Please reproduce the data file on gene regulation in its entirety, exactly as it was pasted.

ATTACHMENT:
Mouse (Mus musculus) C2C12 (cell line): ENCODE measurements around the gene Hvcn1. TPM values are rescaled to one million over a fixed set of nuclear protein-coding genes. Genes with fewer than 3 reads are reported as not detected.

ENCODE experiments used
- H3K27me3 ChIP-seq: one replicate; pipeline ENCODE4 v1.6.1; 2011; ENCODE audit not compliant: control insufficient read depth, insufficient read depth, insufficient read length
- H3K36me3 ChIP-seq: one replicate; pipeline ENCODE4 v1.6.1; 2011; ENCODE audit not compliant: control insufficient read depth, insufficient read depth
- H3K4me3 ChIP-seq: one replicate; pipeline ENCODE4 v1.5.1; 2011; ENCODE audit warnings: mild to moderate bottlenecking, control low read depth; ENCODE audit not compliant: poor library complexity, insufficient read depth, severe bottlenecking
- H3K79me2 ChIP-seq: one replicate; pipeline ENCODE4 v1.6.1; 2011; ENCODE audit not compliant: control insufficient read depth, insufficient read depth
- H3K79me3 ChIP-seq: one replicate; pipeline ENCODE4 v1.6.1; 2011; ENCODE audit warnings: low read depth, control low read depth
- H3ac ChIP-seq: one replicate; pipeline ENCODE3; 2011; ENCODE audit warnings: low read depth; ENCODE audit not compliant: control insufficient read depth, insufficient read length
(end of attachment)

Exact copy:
Mouse (Mus musculus) C2C12 (cell line): ENCODE measurements around the gene Hvcn1. TPM values are rescaled to one million over a fixed set of nuclear protein-coding genes. Genes with fewer than 3 reads are reported as not detected.

ENCODE experiments used
- H3K27me3 ChIP-seq: one replicate; pipeline ENCODE4 v1.6.1; 2011; ENCODE audit not compliant: control insufficient read depth, insufficient read depth, insufficient read length
- H3K36me3 ChIP-seq: one replicate; pipeline ENCODE4 v1.6.1; 2011; ENCODE audit not compliant: control insufficient read depth, insufficient read depth
- H3K4me3 ChIP-seq: one replicate; pipeline ENCODE4 v1.5.1; 2011; ENCODE audit warnings: mild to moderate bottlenecking, control low read depth; ENCODE audit not compliant: poor library complexity, insufficient read depth, severe bottlenecking
- H3K79me2 ChIP-seq: one replicate; pipeline ENCODE4 v1.6.1; 2011; ENCODE audit not compliant: control insufficient read depth, insufficient read depth
- H3K79me3 ChIP-seq: one replicate; pipeline ENCODE4 v1.6.1; 2011; ENCODE audit warnings: low read depth, control low read depth
- H3ac ChIP-seq: one replicate; pipeline ENCODE3; 2011; ENCODE audit warnings: low read depth; ENCODE audit not compliant: control insufficient read depth, insufficient read length